Some Pressure 'Not Necessarily A Bad Thing'

Some Pressure 'Not Necessarily A Bad Thing'

Date
Tuesday, 26 June 2012

Media Type
TODAY, Pg 16

Former NIE faculty member shares his views on Singapore's education system and the difference in Asian and British attitudes towards maths

SINGAPORE - Having established himself as one of the leading academics on the teaching of mathematics here, Professor Fan Lianghuo, 50, decided two years ago to uproot himself and move to the United Kingdom, taking up an offer to head the Mathematics and Science Education Research Centre in Southhampton University.

And at a time when the UK policy makers are recommending a "look East" approach in order to boost its people's mathematical abilities, Prof Fan, who grew up near Shanghai, has been extolling the virtues of mathematics education in Singapore and China - most recently in an interview with British newspaper The Daily Telegraph.

Speaking to TODAY via an email interview, Prof Fan described his decision to move to UK as a "very difficult" one, having lived and worked in Singapore for more than 12 years. During this period, Prof Fan was a faculty member at the National Institute of Education.

Prof Fan said the main reason for leaving for the UK was his desire to expand his research domain.

"I have long kept a keen research interest in the UK mathematics education since I did my Masters in Shanghai in the 1980s," he said.

During his stint at NIE, Prof Fan, a Singapore permanent resident, certainly left his mark on the education scene here: From 2006 to 2010, he was the Chief Editor of The Mathematics Educator, a research journal by the Association of Mathematics Educators (Singapore). He has also worked with publishers on mathematics textbooks used in Singapore schools.

He also published at least 16 research papers and four books, as well as contributed to several books.

In the The Daily Telegraph article published on June 18, Prof Fan cited the differences in British attitudes towards Mathematics, compared to those in China and Singapore.

Prof Fan told the Daily Telegraph: "I never heard a child in China or Singapore say that they don't like maths … without a sense of embarrassment."

Among other things, he also noted that in both Asian countries, there is strong emphasis on the subject in the schools. He also cited how math teachers in Singapore's secondary schools are specialised in the subject and there is sufficient professional development. 

What S'pore can improve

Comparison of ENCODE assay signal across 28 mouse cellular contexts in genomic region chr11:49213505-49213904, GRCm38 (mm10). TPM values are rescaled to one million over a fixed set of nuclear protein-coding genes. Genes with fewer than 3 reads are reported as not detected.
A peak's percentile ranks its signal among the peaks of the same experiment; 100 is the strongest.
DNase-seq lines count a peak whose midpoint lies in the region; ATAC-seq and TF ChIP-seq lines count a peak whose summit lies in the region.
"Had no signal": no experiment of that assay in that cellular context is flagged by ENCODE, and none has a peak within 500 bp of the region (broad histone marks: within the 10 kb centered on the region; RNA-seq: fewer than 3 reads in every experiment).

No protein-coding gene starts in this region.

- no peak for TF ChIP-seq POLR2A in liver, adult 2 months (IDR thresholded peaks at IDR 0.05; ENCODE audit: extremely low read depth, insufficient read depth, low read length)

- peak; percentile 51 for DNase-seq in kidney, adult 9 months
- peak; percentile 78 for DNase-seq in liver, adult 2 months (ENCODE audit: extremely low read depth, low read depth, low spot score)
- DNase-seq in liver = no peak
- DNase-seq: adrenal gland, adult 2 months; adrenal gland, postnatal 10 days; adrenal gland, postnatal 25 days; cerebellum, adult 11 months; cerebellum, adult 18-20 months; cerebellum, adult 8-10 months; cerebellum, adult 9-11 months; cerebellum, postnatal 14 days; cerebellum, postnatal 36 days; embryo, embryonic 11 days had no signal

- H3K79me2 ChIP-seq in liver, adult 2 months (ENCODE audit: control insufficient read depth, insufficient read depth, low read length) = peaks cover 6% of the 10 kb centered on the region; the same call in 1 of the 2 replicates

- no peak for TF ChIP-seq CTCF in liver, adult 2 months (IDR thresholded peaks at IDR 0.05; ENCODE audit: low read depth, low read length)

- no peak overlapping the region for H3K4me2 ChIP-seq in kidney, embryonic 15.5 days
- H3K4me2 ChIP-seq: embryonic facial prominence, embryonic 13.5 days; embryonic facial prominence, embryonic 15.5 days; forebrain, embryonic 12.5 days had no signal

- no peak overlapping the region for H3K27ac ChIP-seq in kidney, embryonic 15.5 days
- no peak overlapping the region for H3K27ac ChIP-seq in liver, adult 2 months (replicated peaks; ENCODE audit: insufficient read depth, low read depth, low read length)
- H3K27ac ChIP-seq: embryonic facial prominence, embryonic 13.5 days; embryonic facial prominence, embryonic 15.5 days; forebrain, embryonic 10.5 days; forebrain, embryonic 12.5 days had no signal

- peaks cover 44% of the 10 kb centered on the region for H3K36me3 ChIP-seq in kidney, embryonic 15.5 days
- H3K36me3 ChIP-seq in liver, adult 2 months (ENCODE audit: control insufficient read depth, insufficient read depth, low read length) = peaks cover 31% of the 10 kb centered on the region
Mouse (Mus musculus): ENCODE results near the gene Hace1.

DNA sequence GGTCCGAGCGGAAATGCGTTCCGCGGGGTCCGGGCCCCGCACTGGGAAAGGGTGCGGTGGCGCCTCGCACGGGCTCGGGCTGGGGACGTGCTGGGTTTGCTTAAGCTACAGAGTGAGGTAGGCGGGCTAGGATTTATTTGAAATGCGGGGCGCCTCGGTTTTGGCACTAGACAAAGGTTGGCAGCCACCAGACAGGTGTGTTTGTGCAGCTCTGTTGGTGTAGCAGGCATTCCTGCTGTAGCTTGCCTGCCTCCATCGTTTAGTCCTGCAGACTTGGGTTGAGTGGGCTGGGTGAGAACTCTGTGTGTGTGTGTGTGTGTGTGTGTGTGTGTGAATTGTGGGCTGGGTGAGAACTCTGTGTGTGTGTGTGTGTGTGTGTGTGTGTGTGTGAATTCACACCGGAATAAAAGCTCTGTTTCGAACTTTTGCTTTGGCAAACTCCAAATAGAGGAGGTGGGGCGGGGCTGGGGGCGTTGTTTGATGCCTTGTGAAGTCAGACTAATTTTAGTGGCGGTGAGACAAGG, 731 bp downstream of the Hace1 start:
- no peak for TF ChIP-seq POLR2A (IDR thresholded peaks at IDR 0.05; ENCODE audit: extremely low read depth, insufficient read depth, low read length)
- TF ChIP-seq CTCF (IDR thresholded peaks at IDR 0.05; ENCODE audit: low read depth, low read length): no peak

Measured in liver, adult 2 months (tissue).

Prof Fan told TODAY that the Republic's mathematics education is "undoubtedly among the best in the world … but there are still many areas for further improvement" - including his observation that Singapore students' written communication skills to explain maths solutions are "quite weak".

He said: "Their logical reasoning skills in mathematics are also a concern to me. Many students lack interest in mathematics. Even in the fundamental knowledge and skills, my personal experiences in both China and Singapore suggest that China students are generally better than their Singaporean peers, although both of them are among the best (I am not saying Chinese mathematics education is perfect, of course)."

He added: "There is much room for improvement in school mathematics curriculum, textbooks, and their use in classroom. The list can go longer. So there is reason for Singapore mathematics educators to feel proud but definitely no reason to be complacent."

And while many parents here feel the maths syllabus is too difficult, Prof Fan disagreed that this is the case when compared to "many other countries".

Said Prof Fan: "The stress comes more from elsewhere, for example, peer pressure, high expectation from teachers and parents ... a 'kiasu' culture, high-stake tests and the streaming policy."

Prof Fan also felt that a large number of students have "too many" co-curricular activities (CCAs). "The amount of CCAs should be reduced and controlled at both the school and national levels," he said.

He added: " Of course, I must also say that having some pressure is not necessarily a bad thing - many UK students probably don't have enough pressure in maths - but having too much pressure definitely is."

Source: TODAY, Pg 16, mediacorp